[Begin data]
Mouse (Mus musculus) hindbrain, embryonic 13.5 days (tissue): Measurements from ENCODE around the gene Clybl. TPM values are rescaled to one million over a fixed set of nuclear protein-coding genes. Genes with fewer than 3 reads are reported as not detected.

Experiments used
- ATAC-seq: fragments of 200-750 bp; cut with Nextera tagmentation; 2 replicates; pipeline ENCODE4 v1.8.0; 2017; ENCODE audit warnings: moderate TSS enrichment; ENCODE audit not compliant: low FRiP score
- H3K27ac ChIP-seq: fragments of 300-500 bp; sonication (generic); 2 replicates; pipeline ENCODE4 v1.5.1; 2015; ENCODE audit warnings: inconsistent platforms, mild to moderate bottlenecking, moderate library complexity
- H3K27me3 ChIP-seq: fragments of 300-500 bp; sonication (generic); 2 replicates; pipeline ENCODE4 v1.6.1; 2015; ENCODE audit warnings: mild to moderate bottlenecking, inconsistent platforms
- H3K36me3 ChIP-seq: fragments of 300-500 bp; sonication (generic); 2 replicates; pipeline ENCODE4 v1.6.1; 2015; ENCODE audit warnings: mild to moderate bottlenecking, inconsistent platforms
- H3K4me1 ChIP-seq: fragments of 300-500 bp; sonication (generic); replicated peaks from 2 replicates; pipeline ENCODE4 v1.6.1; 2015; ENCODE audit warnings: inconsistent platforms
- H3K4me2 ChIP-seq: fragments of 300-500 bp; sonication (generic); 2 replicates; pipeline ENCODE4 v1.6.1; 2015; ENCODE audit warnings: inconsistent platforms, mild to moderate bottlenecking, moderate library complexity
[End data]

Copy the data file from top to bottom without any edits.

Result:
Mouse (Mus musculus) hindbrain, embryonic 13.5 days (tissue): Measurements from ENCODE around the gene Clybl. TPM values are rescaled to one million over a fixed set of nuclear protein-coding genes. Genes with fewer than 3 reads are reported as not detected.

Experiments used
- ATAC-seq: fragments of 200-750 bp; cut with Nextera tagmentation; 2 replicates; pipeline ENCODE4 v1.8.0; 2017; ENCODE audit warnings: moderate TSS enrichment; ENCODE audit not compliant: low FRiP score
- H3K27ac ChIP-seq: fragments of 300-500 bp; sonication (generic); 2 replicates; pipeline ENCODE4 v1.5.1; 2015; ENCODE audit warnings: inconsistent platforms, mild to moderate bottlenecking, moderate library complexity
- H3K27me3 ChIP-seq: fragments of 300-500 bp; sonication (generic); 2 replicates; pipeline ENCODE4 v1.6.1; 2015; ENCODE audit warnings: mild to moderate bottlenecking, inconsistent platforms
- H3K36me3 ChIP-seq: fragments of 300-500 bp; sonication (generic); 2 replicates; pipeline ENCODE4 v1.6.1; 2015; ENCODE audit warnings: mild to moderate bottlenecking, inconsistent platforms
- H3K4me1 ChIP-seq: fragments of 300-500 bp; sonication (generic); replicated peaks from 2 replicates; pipeline ENCODE4 v1.6.1; 2015; ENCODE audit warnings: inconsistent platforms
- H3K4me2 ChIP-seq: fragments of 300-500 bp; sonication (generic); 2 replicates; pipeline ENCODE4 v1.6.1; 2015; ENCODE audit warnings: inconsistent platforms, mild to moderate bottlenecking, moderate library complexity